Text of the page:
Magdalene Mysteries: The Left-Hand Path of the Feminine Christ, Seren Bertrand & Azra Bertrand, M.D.
Bear & Company, 978-1-59143-346-0, 525 pages, 2020
Magdalene Myserties: The Left-hand Path of the Feminine Christ by Seren Bertrand and Azra Bertrand is a deep dive into Mary Magdalene, viewing her from Biblical, historical, and mystical perspectives. This well-researched book invites the reader on a pilgrimage to the Rose by journeying through three portals: the Magdalene Chronicles, the Magdalene Codex, and the Magdalene Vision Quest. These portals form the basis of the sectioning of the book, with each portal offering in-depth exploration of the topic. The authors write that “a key to our journey into the Magdalene Mysteries is to understand the true left-hand path of the goddess; and that Mary Magdalene…was the lineage holder of this sacred tradition.”1
Before the reader enters the portals, the authors provide their “love letters,” each offering individual writings on their initiations/encounters with Mary Magdalene, with Sara writing of meeting Mary Magdalene and of the sacred masculine vision and Azra writing about the Holy Whore of Sophia. The book then proceeds to “explore a radical, forbidden version of Mary Magdalene as a priestess of the Womb mysteries.”2
I was drawn to this book to explore the multi-faceted Mary Magdalene. Having been raised a Catholic, I initially only knew of Mary Magdalene as the prostitute, carried into my teen years with watching Jesus Christ Superstar where she was again portrayed in this role. I later became an adjunct instructor of Art History, and again, my encounters with Mary Magdalene in painting and sculpture again had her portrayed as a prostitute. As I began reading sources other than the Catholic church (!) I was met by a powerful woman, a trusted apostle of Jesus. I needed to learn more, and this book provided a compendious accounting of Mary Magdalene.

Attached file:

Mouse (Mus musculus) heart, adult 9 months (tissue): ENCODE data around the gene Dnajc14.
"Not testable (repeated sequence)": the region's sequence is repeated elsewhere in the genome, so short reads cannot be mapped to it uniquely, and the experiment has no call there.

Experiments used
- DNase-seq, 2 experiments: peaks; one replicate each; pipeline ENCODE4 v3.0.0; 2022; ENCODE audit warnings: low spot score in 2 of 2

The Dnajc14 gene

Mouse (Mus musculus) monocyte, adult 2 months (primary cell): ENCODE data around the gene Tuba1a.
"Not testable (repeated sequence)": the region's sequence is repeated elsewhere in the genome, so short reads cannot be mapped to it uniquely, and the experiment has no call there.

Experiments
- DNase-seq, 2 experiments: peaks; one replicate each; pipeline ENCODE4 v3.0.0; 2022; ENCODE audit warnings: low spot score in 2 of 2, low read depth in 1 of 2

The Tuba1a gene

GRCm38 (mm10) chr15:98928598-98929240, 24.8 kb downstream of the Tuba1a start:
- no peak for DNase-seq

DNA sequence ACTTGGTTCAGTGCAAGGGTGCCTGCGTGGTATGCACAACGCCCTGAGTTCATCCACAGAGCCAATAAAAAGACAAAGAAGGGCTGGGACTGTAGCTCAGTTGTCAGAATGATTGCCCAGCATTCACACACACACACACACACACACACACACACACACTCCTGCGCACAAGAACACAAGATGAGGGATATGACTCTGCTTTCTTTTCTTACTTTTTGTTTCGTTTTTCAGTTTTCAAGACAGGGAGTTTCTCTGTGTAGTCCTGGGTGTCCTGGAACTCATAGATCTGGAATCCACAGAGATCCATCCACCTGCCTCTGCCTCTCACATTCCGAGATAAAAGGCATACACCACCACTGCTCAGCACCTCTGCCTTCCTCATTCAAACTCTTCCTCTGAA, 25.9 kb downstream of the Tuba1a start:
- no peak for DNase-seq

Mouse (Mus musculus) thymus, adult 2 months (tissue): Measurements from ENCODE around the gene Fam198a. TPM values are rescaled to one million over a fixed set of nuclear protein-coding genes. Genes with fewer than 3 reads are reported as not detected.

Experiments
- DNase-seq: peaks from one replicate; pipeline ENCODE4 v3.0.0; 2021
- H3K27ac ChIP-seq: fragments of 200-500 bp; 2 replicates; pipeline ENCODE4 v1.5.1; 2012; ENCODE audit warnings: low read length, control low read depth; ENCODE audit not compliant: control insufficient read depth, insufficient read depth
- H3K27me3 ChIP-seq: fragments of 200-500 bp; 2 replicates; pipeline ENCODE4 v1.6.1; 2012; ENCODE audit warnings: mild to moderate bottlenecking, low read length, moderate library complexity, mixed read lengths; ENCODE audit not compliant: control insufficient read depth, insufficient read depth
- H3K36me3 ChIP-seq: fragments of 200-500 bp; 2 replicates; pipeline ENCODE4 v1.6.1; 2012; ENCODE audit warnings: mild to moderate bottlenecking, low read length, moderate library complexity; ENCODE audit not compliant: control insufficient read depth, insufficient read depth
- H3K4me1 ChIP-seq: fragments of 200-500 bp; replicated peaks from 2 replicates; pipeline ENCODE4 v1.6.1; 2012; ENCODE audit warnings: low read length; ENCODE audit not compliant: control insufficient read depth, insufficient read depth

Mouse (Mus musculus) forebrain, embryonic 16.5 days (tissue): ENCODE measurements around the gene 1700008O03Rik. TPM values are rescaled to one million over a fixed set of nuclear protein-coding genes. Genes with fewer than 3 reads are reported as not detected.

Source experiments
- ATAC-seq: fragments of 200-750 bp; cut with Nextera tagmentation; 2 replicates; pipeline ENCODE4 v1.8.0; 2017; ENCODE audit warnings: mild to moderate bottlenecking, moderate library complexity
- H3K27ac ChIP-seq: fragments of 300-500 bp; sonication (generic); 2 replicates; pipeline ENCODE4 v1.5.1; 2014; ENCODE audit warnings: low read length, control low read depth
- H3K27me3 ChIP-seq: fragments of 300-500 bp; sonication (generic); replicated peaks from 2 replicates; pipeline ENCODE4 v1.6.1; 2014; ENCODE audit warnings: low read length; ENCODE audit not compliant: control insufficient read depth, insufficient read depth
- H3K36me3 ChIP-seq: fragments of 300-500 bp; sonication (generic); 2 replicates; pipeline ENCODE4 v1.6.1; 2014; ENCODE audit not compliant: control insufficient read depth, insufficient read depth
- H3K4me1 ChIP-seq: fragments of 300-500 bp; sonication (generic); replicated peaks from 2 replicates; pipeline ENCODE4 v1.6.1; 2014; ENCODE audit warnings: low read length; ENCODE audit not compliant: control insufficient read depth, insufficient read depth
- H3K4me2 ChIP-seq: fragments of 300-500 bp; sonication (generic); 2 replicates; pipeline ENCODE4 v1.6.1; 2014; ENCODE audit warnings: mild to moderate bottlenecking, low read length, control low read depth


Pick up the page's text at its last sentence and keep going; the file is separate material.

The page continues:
Portal One, the Magdalene Chronicles, details Mary Magdalene’s lineage, starting with the “ancient mothers” in Sumeria. The chronology includes mermaids and the primeval water dragons, Inanna, and Asherah. It was illuminating to read of this lineage of the powerful woman, the vessel, the womb. The authors then transition to Mary Magdalene’ story of the Feminine Christ, looking at the feminist ministry of Christ, whether or not Mary Magdalene and Jesus were married, and her place at the crucifixion and resurrection. The first portal concludes with churches linked to the growth of churches in Europe linked to Mary Magdalene.
The main focus of Portal Two, the Magdalene Codex, is an in-depth study of the Ghent Altarpiece, created by Jan Van Eyck, from 1426 to 1432. The authors approach this work “as both a pilgrimage and Grail Quest.”3 I found this section fascinating. I was familiar with the Ghent Altarpiece and taught about it in my Art History classes from the typical perspective of the religious symbolism in the painting such as the lamb symbolizing the Lamb of God. I taught about perspective, the place of patrons present in the piece, the role of an altarpiece in a church, etc. The authors, however, offer a complex and compelling distillation of the altarpiece, focusing one’s attention on the positioning of images to create the “position of birthing and sacred sexuality.” (plate 15). I did need to sit a while with the intimation that Van Eyck inserted an heretical message in the work.
The authors turned next to Leonardo da Vinci’s painting of the Last Supper. I will admit that I never “bought” the explanation that the feminine figure to the side of Jesus was John the Evangelist. I am in agreement that, after having read about the important place of Mary Magdalene in the life of Jesus, that this image was indeed that of Mary Magdalene. The authors write that da Vinci was also “connected to the underground streams of the feminine mysteries.” 4 I imagine that these artists kept the need of art patronage in the forefront as they created multi-dimensional works of art with levels of meaning.
The belief that Mary Magdalene was seen as a “dangerous figure” threatening to usurp masculine power, led to her portrayal as a “less than,” a whore, non-starter. The second portal closes with a return to the Ghent Altarpiece, where the authors write that Van Eyck “presents an entirely new, and at the same time ancient, vision in which the feminine is restored.” 5 I found the second portal so very fascinating, given my background in Art History. It’s given me a desire to develop an art history course on Mary Magdalene.